I've been using fluxbox for my older machines for a long time and JWM compares very well to it. It is less minimalistic then the former, follows windows ui feel (start button and taskbar) and provides a nice mix of features and configurability combined with small footprint.

  25. told
    November 18, 2008 at 4:03 am

    i like Fluxbox, simple is the best.

  26. diablow
    November 18, 2008 at 5:42 am

    Check out Equinox Desktop Environment @ . While it doesn't look very modern, but it's fast even on old computer systems.

  27. sdubois92
    November 17, 2008 at 9:06 pm


    It is extremely lightweight. And by this I mean completely barebones. No window decoration, no menus or toolbars, just a blank screen and a keyboard combo to open up a terminal. It works wonderfully with feh (background images), dmenu (application launcher) and dzen2 (infobar). It is very similar to xmonad, just without the Haskell and the tiling.

  28. Izkata
    November 17, 2008 at 8:35 pm

    Once again, tiled window managers aren't even considered.

    Check out WMII ( ) - once I tried it, I can't go back to floating window managers like the ones you posted above.

  29. deepspawn
    November 17, 2008 at 7:56 pm

    Well, I think the difference between desktop managers and window managers should be clarified yet it's really hard to make a proper distinction.

    I think the diference comes more into this: window managers are usually standalone applications and while they provide a lot of functionality they lack a lot of features that a new user would expect, more like the features you find in a complete desktop environment.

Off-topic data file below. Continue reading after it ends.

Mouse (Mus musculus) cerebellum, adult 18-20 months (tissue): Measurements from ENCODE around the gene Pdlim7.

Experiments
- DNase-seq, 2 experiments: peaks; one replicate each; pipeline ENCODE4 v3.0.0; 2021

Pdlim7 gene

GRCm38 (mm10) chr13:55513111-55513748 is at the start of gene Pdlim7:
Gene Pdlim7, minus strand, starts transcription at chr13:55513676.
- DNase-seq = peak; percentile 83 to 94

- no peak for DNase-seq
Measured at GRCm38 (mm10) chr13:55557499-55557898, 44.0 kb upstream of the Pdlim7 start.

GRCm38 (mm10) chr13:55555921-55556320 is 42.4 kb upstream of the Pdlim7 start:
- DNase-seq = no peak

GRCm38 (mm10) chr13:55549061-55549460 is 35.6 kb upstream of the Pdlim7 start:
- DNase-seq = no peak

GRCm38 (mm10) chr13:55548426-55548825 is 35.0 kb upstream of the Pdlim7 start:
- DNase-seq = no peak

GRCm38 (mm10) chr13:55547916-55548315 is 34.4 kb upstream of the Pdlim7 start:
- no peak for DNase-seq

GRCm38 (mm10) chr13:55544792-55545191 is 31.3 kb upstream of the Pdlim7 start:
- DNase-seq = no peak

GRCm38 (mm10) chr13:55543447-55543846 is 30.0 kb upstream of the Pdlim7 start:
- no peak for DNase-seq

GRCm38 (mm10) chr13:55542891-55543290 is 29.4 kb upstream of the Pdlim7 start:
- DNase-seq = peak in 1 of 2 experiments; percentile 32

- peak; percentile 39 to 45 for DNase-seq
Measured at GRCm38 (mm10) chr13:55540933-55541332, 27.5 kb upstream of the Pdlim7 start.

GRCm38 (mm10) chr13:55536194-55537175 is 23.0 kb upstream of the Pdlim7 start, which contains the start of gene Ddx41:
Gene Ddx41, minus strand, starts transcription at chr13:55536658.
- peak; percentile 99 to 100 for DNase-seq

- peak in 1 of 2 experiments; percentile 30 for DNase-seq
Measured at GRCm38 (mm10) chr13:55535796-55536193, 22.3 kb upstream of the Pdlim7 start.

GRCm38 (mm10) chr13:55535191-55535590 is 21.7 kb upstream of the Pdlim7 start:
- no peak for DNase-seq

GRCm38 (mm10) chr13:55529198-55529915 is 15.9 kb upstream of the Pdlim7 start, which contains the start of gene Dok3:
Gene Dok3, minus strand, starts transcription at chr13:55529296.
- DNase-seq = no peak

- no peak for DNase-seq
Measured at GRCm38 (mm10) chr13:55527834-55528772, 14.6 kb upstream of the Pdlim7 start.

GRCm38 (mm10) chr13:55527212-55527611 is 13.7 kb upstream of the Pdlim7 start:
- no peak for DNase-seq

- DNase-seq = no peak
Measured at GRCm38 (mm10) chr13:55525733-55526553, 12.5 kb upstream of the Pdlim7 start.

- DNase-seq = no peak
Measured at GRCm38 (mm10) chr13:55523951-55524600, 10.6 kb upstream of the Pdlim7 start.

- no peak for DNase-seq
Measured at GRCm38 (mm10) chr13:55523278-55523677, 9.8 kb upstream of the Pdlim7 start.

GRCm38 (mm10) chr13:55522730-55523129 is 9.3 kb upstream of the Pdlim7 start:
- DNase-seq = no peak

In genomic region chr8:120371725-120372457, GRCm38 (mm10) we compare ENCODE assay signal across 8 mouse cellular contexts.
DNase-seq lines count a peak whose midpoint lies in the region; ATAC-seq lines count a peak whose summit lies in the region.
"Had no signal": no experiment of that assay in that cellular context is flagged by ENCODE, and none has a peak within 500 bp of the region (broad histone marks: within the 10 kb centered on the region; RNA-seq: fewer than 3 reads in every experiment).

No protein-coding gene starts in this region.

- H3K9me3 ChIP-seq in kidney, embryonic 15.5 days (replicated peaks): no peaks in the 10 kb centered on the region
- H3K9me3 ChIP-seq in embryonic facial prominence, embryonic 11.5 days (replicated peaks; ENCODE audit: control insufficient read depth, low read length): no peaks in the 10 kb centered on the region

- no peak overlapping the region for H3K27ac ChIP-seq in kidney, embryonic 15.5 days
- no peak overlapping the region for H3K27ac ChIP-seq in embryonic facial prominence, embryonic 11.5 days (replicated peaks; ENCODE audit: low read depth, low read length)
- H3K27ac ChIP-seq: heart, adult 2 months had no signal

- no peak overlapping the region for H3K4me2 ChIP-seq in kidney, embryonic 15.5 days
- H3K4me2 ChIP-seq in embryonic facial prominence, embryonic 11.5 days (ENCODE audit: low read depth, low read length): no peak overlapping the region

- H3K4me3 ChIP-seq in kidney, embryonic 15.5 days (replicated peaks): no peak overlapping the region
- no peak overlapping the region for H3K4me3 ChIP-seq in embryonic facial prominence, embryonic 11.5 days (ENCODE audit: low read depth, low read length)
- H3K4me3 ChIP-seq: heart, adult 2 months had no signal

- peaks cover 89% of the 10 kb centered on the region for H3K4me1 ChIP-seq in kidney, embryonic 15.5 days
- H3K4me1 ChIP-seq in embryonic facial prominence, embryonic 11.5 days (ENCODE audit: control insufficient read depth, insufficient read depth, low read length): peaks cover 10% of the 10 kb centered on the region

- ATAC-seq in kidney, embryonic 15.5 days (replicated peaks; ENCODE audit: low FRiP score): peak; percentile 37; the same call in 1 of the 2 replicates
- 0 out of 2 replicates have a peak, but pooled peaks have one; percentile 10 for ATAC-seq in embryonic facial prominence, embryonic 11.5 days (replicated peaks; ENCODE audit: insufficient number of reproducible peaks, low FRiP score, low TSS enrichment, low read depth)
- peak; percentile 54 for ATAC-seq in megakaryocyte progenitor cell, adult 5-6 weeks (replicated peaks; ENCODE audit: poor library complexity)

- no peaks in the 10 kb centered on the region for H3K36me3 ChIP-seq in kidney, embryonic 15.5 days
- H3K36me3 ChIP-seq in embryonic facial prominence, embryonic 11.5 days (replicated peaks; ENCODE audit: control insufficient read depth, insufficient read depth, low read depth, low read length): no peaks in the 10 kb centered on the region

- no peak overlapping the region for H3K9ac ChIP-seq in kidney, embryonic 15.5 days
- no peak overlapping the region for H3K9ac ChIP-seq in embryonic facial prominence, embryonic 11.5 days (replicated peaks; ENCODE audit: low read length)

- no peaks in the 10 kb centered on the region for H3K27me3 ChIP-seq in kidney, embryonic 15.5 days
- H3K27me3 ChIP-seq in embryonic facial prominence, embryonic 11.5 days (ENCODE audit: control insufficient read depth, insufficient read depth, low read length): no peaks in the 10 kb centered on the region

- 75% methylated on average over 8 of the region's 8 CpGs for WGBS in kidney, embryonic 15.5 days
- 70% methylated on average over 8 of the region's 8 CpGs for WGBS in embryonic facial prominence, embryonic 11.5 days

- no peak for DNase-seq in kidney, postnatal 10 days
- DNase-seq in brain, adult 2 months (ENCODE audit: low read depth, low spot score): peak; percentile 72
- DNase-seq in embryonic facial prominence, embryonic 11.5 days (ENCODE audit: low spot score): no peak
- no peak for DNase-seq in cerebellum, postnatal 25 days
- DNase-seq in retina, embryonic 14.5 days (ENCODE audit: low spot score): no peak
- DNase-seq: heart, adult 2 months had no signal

Now as I see it, desktop managers provide a selection several applications that are glued carefully to work together including a window manager.

    At last the real difference is how much effort you have to do to setup your desktop environment, on the desktop managers you get most of the work done including the application selection, On the other side most window managers let you decide and just pick what you need.

    In my case: I use awesome-wm, gajim, firefox, xmms, emacs and urxvt(plus a lot of cli apps). and that makes my desktop environment.

  30. PantsMan
    November 17, 2008 at 7:45 pm

    I use Awesome Window Manager, which itself is based on DWM, but it has been made to be much more easily configurable.

  31. ltr
    November 17, 2008 at 7:37 pm

    yeah, openbox rocks

  32. Vincent
    November 17, 2008 at 4:08 pm

    Ew, Xfce looks really ugly there. Xubuntu, for example, looks very nice by default, and a lot more is possible with Xfce:

  33. Anonymous Coward
    November 17, 2008 at 3:25 pm


    It's extremely lightweight in that there really isn't really much in the way of an interface. Everything is controlled with keystrokes and windows are always maximized. It's (as you can imagine) fairly lightweight. I have to confess - I don't actually use Ratpoison, but it's worth mentioning.

  34. Mackenzie Morgan
    November 17, 2008 at 11:32 am

    Xmonad. There is nothing more efficient than a nice tiling window manager. I really hated having two 22" screens this summer because I like to have the entire desktop covered, which means maximizing things, which means the windows are too darned big. I wish I'd known how to use Xmonad at the time. It could definitely make situations where the screen is too big be much more bearable by neatly arranging the windows without a single gap.

  35. housetier
    November 17, 2008 at 3:18 pm

    I use openbox as my favorite window manager. It reminds me of but is updated more frequently.

    Openbox does what I need, stays out of my way otherwise, and works very well in conjunction with the superior ROX-Desktop.